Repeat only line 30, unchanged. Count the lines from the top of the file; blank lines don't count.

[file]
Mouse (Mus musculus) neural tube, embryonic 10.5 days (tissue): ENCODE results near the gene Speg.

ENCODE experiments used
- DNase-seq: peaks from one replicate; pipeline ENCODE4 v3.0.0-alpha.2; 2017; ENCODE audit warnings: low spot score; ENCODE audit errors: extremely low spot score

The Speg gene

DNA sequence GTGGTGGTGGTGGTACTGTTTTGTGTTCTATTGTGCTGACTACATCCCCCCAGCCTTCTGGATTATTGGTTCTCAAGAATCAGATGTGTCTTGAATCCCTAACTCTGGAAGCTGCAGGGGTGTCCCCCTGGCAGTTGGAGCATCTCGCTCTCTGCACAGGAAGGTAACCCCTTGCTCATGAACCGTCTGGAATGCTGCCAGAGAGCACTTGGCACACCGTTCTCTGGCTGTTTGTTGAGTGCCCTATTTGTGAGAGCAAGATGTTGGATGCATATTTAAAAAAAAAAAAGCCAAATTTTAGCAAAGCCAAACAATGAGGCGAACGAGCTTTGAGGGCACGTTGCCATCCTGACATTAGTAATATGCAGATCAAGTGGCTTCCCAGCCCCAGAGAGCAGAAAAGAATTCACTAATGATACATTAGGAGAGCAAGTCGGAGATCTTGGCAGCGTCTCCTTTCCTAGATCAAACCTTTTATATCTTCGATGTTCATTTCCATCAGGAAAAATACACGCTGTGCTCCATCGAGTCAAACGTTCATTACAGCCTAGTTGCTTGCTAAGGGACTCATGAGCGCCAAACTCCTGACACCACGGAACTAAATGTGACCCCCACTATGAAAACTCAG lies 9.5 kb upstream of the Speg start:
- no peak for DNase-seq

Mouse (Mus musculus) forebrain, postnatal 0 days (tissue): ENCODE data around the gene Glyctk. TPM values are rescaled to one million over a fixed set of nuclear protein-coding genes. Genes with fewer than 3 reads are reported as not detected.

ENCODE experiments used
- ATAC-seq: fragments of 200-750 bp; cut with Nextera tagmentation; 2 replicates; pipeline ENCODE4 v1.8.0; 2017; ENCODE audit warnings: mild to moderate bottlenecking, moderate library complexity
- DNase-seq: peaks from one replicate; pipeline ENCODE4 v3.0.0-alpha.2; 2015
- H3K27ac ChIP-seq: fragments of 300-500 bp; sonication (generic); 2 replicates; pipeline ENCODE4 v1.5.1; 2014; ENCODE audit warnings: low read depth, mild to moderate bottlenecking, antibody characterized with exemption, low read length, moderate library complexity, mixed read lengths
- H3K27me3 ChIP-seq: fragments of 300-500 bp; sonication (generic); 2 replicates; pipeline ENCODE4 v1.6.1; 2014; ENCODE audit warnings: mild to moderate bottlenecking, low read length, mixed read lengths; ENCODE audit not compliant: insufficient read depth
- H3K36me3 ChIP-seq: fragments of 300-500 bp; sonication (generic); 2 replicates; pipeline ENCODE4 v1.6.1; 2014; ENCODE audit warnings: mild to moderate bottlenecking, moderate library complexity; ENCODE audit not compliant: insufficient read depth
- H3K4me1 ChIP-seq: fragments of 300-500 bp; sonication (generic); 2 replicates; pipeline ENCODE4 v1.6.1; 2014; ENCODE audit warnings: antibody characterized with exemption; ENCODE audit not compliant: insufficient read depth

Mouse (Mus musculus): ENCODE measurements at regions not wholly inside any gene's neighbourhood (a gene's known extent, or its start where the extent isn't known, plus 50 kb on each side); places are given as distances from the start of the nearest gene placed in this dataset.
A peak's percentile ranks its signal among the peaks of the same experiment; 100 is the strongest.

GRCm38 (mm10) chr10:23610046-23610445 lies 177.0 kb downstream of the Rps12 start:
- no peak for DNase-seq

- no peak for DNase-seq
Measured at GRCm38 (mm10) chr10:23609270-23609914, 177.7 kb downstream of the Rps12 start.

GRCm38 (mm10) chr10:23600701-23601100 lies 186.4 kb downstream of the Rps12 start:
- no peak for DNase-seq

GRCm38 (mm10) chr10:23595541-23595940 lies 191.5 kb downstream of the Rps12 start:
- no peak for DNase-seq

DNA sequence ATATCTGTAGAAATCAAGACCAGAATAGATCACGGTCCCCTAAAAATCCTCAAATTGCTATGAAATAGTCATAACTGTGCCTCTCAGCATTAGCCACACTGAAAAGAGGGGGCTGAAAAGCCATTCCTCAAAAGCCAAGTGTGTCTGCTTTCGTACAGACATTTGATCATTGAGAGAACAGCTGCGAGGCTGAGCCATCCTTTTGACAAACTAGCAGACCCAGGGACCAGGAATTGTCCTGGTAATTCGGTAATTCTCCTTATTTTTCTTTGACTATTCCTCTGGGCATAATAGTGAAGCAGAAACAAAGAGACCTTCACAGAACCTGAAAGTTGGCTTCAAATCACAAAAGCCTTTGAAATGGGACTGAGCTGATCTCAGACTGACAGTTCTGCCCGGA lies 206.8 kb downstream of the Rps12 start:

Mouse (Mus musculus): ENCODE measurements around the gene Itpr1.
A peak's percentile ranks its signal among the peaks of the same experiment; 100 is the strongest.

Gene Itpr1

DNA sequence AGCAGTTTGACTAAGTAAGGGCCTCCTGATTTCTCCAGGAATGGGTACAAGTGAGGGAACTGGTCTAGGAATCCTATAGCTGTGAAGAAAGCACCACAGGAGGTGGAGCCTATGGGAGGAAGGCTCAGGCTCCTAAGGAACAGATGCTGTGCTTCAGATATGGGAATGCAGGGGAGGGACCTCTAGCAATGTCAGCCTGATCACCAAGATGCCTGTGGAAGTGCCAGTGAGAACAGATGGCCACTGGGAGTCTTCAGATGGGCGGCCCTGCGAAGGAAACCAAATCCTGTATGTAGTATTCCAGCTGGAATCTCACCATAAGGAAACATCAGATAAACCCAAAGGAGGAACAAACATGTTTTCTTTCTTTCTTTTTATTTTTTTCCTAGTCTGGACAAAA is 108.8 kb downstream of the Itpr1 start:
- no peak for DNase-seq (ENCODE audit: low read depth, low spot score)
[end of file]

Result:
- no peak for DNase-seq (ENCODE audit: low read depth, low spot score)